Safety of food products from aquaculture
Hazards and risks that may adversely affect the health of people are inherent in all human activities. Aquaculture is no exception to this general rule. Unfortunately, whereas 87% of the world production from aquaculture derives from developing countries in the tropics and sub-tropics, most of the literature on hazards and the public health aspects of fish and fishery products deals predominantly with the hazards of marine fish caught or harvested in temperate waters, and processed and marketed in developed countries (Ward, 1989; Liston, 1990; Ahmed, 1991a; Ahmed, 1991b; Gibson, 1992). Information on hazards associated with aquaculture species from warm waters is sparse in comparison (Edwards, 1992; Reilly, 1992; Buras, 1993). An exhaustive review of the safety of food products from aquaculture is not in the remit of this article. However, some major issues are summarized below.
Food-borne trematode infections, food-borne diseases associated with pathogenic bacteria and viruses, residues of agro-chemicals, veterinary drugs and heavy-metal organic or inorganic contamination have been identified as possible hazards in aquaculture products (Garrett et al., 1997; Reilly et al., 1997). These hazards are usually associated with the aquaculture habitat, the species being farmed, the general condition of the local environment, and cultural habits of food preparation and consumption. Fortunately, one of the several advantages of aquaculture as a source of food fish is that the producer can exert control over the intrinsic quality, including the safety, of the product. Though this aspect of aquaculture may not have received adequate attention until very recently, many of the identified potential hazards at the production level can be controlled by good fish farm management practices, and consumer education regarding such risks as eating raw or partially cooked products that may contain parasites. The introduction of safety management systems in fish farm management may add to the cost of aquatic products. However, the added cost will probably be small and there could be, in fact, a cost saving--the management controls and improved quality assurance can result in improved efficiency of production and reduction of cost. Furthermore, the cost of placing unsafe food products on the market can be detrimental to the industry as well as to national economies in terms of product rejection in international trade and industry reputation (Reilly et al., 1997).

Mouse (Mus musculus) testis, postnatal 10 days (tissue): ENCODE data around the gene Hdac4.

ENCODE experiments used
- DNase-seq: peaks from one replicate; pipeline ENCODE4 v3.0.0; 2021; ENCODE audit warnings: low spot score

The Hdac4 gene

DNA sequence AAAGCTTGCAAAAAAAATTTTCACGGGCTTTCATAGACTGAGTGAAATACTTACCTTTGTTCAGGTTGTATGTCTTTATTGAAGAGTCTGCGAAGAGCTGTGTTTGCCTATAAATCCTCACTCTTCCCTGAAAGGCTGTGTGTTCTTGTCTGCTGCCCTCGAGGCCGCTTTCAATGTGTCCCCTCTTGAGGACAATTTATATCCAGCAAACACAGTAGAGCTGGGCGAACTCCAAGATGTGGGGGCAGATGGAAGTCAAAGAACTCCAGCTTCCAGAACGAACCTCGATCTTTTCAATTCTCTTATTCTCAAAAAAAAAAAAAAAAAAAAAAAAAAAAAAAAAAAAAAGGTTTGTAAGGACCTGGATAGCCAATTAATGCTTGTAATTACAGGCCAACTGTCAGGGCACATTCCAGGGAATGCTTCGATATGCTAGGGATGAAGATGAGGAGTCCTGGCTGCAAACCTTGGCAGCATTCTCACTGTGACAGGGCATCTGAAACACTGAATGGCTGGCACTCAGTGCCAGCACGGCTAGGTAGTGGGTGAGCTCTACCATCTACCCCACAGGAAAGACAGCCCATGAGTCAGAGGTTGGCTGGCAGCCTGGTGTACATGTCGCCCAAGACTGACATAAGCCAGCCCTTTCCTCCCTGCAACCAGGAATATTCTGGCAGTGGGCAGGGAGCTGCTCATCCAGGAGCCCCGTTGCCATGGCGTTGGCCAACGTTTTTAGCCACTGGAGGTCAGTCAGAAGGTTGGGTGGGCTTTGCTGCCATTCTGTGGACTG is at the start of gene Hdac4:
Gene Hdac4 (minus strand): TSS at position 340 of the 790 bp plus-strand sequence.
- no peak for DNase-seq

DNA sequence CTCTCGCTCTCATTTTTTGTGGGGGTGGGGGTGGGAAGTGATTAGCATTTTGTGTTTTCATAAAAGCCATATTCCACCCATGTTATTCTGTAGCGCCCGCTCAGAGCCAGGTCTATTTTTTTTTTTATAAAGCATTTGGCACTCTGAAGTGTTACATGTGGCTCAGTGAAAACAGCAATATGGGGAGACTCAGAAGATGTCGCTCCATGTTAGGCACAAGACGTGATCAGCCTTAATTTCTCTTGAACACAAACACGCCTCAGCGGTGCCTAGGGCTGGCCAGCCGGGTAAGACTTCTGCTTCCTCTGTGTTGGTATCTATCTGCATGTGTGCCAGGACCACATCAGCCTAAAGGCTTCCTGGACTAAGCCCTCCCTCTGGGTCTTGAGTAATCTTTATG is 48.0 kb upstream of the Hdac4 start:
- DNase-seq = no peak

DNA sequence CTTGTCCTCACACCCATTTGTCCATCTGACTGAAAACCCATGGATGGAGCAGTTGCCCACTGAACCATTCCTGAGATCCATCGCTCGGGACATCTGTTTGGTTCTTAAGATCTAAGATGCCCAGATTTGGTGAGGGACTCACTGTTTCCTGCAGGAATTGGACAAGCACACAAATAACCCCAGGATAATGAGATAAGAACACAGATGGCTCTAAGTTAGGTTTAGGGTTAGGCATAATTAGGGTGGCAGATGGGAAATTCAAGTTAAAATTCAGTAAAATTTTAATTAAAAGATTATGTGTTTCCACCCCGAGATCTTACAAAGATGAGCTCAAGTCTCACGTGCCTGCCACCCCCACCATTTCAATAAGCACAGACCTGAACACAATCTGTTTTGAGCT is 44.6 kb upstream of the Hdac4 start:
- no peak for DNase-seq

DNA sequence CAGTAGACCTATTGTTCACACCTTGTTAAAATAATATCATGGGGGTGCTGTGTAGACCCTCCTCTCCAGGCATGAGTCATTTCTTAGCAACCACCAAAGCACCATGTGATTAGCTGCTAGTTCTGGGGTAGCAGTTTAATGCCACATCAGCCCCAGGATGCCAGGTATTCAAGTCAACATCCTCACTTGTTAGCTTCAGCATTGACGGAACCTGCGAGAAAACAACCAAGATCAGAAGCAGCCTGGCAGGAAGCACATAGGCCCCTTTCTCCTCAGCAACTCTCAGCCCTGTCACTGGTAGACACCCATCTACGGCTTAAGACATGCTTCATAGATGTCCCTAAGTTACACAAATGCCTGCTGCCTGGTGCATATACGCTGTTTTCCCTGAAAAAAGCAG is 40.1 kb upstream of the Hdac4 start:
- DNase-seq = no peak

The principal biological agents that cause food-borne disease are bacteria, viruses, parasites and to a lesser extent, moulds. Parasite-related food safety concerns in aquaculture are limited to a few helminth species, and the hazards are largely focused on communities where consumption of raw or inadequately cooked fish is a cultural habit (WHO, 1995c; WHO, in press). The main human diseases caused by fish-borne parasites are trematodiasis, cestodiasis, and nematodiasis. Trematodes are by far the most important food safety hazard linked with fish and fishery products. These parasites can cause illnesses ranging from debilitation to cancers and death. The most important trematodes, so far as numbers of people affected is concerned, are species of the genera Clonorchis, Opisthorchis and Paragonimus. WHO (1995) estimates that tens of millions of people are affected by fish-borne trematodes, though not necessarily of aquaculture origin. There is a lack of specific and quantitative information about the extent of the hazard in farmed fish, but the little information we have shows that parasites are found in farmed fish, and there is some, though scanty, epidemiological evidence of transmission of trematode parasites from farmed fish. Since a large volume of global production of farmed freshwater fish is produced in areas of the world where these parasites are endemic in the natural fish population, and are the cause of considerable illness to humans, it can be assumed from a precautionary viewpoint that freshwater fish farmed in these areas pose a potential hazard, even if the risk cannot be objectively assessed at this time.
Molluscs present a higher risk of causing human illness from bacterial or viral pathogens than do crustaceans and finfish. The greatest number of seafood-associated illnesses are from consumption of raw molluscs harvested in waters contaminated with raw or poorly treated human sewage (Ahmed, 1991a; Hackney and Pierson, 1994). However, there is no indication that mollusc farming practices per se increase the risk over that of bivalves harvested from wild populations from the same waters (Hackney and Pierson, 1994). Human viral diseases caused by the consumption of finfish and crustaceans appear to present a low risk, while viruses causing disease in fish are not pathogenic to man.
The level of contamination of aquaculture products by pathogenic bacteria will depend on the environment and the bacteriological quality of the water where the fish is cultured. There are two broad groups of bacteria of public health significance that will contaminate products of aquaculture: those naturally present in the environment--indigenous microflora (e.g. Aeromonas hydrophila, Clostridium botulinum, Vibrio parahaemolyticus, Vibrio cholerae, Vibrio vulnificus, and Listeria monocytogenesi); and those introduced through environmental contamination by domestic animal excreta and/or human wastes--non-indigenous microflora (e.g. Enterobacteriacae such as Salmonella spp., Shigella spp., and Escherichia coli) (Huss, 1994).